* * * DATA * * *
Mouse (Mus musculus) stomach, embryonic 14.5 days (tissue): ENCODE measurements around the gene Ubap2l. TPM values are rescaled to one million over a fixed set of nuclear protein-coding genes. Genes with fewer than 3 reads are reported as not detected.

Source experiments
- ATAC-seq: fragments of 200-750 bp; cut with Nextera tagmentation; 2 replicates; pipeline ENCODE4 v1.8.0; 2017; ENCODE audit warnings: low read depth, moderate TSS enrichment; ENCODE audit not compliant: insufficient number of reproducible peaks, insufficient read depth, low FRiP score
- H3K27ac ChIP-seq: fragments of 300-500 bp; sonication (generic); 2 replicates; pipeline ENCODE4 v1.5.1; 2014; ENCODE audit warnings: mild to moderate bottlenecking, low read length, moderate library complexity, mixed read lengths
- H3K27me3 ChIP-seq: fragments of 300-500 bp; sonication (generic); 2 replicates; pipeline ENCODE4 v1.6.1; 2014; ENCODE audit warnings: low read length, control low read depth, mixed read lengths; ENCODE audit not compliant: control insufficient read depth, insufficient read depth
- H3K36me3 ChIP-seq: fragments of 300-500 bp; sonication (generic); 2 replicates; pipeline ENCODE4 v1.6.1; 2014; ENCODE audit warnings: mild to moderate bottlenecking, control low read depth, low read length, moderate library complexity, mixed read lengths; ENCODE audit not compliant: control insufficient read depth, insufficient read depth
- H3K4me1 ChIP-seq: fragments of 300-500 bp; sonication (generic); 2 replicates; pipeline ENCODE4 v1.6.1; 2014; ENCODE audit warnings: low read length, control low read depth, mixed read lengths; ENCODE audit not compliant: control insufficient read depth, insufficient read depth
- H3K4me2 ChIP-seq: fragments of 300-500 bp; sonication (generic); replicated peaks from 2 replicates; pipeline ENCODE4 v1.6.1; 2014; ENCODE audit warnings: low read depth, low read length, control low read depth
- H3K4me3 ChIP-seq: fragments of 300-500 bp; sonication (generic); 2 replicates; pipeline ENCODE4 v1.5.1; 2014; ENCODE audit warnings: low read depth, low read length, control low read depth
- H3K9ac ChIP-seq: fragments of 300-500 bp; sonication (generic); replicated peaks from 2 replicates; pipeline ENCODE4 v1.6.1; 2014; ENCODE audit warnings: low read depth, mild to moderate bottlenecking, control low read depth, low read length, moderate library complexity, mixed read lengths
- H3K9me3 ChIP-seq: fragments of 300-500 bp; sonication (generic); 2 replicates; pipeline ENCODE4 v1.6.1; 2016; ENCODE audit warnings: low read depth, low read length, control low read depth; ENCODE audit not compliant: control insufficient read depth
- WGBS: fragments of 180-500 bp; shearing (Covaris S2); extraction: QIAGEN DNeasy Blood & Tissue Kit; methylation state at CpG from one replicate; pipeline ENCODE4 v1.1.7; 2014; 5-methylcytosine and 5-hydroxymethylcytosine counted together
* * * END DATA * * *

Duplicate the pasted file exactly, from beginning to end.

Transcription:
Mouse (Mus musculus) stomach, embryonic 14.5 days (tissue): ENCODE measurements around the gene Ubap2l. TPM values are rescaled to one million over a fixed set of nuclear protein-coding genes. Genes with fewer than 3 reads are reported as not detected.

Source experiments
- ATAC-seq: fragments of 200-750 bp; cut with Nextera tagmentation; 2 replicates; pipeline ENCODE4 v1.8.0; 2017; ENCODE audit warnings: low read depth, moderate TSS enrichment; ENCODE audit not compliant: insufficient number of reproducible peaks, insufficient read depth, low FRiP score
- H3K27ac ChIP-seq: fragments of 300-500 bp; sonication (generic); 2 replicates; pipeline ENCODE4 v1.5.1; 2014; ENCODE audit warnings: mild to moderate bottlenecking, low read length, moderate library complexity, mixed read lengths
- H3K27me3 ChIP-seq: fragments of 300-500 bp; sonication (generic); 2 replicates; pipeline ENCODE4 v1.6.1; 2014; ENCODE audit warnings: low read length, control low read depth, mixed read lengths; ENCODE audit not compliant: control insufficient read depth, insufficient read depth
- H3K36me3 ChIP-seq: fragments of 300-500 bp; sonication (generic); 2 replicates; pipeline ENCODE4 v1.6.1; 2014; ENCODE audit warnings: mild to moderate bottlenecking, control low read depth, low read length, moderate library complexity, mixed read lengths; ENCODE audit not compliant: control insufficient read depth, insufficient read depth
- H3K4me1 ChIP-seq: fragments of 300-500 bp; sonication (generic); 2 replicates; pipeline ENCODE4 v1.6.1; 2014; ENCODE audit warnings: low read length, control low read depth, mixed read lengths; ENCODE audit not compliant: control insufficient read depth, insufficient read depth
- H3K4me2 ChIP-seq: fragments of 300-500 bp; sonication (generic); replicated peaks from 2 replicates; pipeline ENCODE4 v1.6.1; 2014; ENCODE audit warnings: low read depth, low read length, control low read depth
- H3K4me3 ChIP-seq: fragments of 300-500 bp; sonication (generic); 2 replicates; pipeline ENCODE4 v1.5.1; 2014; ENCODE audit warnings: low read depth, low read length, control low read depth
- H3K9ac ChIP-seq: fragments of 300-500 bp; sonication (generic); replicated peaks from 2 replicates; pipeline ENCODE4 v1.6.1; 2014; ENCODE audit warnings: low read depth, mild to moderate bottlenecking, control low read depth, low read length, moderate library complexity, mixed read lengths
- H3K9me3 ChIP-seq: fragments of 300-500 bp; sonication (generic); 2 replicates; pipeline ENCODE4 v1.6.1; 2016; ENCODE audit warnings: low read depth, low read length, control low read depth; ENCODE audit not compliant: control insufficient read depth
- WGBS: fragments of 180-500 bp; shearing (Covaris S2); extraction: QIAGEN DNeasy Blood & Tissue Kit; methylation state at CpG from one replicate; pipeline ENCODE4 v1.1.7; 2014; 5-methylcytosine and 5-hydroxymethylcytosine counted together